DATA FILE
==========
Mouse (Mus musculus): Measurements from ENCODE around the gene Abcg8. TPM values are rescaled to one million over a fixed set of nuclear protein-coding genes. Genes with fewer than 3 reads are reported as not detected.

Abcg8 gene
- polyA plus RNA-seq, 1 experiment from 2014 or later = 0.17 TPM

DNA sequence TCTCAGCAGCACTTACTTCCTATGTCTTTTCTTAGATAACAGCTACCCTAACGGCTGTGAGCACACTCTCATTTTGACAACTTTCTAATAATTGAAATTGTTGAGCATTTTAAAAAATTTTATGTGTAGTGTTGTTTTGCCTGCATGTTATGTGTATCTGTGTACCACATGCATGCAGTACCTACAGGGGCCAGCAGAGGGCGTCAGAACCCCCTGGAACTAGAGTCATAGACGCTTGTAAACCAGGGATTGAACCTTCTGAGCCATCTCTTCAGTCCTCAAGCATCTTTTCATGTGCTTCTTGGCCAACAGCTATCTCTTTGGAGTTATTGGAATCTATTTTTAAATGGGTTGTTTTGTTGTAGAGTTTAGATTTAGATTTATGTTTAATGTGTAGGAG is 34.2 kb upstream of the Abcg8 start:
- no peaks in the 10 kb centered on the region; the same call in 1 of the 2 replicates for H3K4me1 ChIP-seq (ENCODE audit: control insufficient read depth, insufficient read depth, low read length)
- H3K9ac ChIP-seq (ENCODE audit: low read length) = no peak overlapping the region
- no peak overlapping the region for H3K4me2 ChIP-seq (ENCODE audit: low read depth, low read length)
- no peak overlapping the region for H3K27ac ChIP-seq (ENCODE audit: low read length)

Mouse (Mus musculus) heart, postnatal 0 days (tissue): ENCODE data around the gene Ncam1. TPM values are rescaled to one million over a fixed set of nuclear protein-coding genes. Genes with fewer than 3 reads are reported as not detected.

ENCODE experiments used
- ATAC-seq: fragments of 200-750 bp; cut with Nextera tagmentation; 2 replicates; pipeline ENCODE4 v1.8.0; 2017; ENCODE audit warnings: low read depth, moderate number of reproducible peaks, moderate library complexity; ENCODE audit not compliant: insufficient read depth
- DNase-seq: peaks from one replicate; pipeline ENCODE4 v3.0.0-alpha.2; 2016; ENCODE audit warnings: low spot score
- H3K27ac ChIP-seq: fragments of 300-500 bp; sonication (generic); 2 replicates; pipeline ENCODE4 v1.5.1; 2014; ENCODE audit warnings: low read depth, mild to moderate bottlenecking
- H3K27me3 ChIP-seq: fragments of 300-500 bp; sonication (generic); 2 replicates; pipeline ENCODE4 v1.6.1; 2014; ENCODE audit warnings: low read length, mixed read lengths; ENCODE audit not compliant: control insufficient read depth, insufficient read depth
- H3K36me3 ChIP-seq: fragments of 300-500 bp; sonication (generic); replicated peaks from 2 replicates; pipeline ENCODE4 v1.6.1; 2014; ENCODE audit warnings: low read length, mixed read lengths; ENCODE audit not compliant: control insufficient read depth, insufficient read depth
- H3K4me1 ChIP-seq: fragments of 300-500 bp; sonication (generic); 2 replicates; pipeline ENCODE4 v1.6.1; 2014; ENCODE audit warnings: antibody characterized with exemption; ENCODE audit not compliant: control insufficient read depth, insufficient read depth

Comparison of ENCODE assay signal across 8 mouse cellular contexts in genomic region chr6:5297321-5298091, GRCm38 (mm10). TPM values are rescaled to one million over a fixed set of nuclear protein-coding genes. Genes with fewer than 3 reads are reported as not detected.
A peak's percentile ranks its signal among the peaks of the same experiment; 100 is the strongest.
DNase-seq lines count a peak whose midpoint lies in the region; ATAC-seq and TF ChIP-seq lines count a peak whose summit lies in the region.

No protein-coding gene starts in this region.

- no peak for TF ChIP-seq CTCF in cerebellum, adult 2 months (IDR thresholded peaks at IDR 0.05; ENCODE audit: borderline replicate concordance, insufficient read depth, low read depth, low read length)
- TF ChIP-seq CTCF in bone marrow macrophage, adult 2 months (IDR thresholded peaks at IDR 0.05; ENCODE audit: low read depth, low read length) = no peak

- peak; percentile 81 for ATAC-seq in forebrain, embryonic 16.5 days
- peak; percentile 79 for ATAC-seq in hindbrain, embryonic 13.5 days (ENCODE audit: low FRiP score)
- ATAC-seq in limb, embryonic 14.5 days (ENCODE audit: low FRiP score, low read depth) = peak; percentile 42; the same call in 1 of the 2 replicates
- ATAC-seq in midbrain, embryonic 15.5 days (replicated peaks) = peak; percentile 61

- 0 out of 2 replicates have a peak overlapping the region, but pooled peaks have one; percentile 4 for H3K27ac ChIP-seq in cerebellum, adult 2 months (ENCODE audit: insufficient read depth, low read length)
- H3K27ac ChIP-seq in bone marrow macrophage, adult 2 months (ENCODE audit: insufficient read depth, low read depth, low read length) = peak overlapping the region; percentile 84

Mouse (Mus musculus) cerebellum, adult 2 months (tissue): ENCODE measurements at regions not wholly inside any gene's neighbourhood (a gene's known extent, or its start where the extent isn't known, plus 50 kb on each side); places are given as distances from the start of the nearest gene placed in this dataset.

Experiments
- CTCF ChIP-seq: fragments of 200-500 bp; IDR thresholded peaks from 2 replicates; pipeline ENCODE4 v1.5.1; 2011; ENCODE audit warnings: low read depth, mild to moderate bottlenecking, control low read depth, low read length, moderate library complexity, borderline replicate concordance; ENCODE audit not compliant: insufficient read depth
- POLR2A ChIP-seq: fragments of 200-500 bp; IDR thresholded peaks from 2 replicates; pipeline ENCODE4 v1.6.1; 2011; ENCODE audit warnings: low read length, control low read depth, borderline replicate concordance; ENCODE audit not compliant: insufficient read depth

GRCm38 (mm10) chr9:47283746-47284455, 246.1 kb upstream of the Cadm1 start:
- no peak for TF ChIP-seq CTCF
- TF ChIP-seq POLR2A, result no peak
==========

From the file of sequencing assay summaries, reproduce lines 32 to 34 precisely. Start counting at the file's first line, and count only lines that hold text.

- POLR2A ChIP-seq: fragments of 200-500 bp; IDR thresholded peaks from 2 replicates; pipeline ENCODE4 v1.6.1; 2011; ENCODE audit warnings: low read length, control low read depth, borderline replicate concordance; ENCODE audit not compliant: insufficient read depth

GRCm38 (mm10) chr9:47283746-47284455, 246.1 kb upstream of the Cadm1 start:
- no peak for TF ChIP-seq CTCF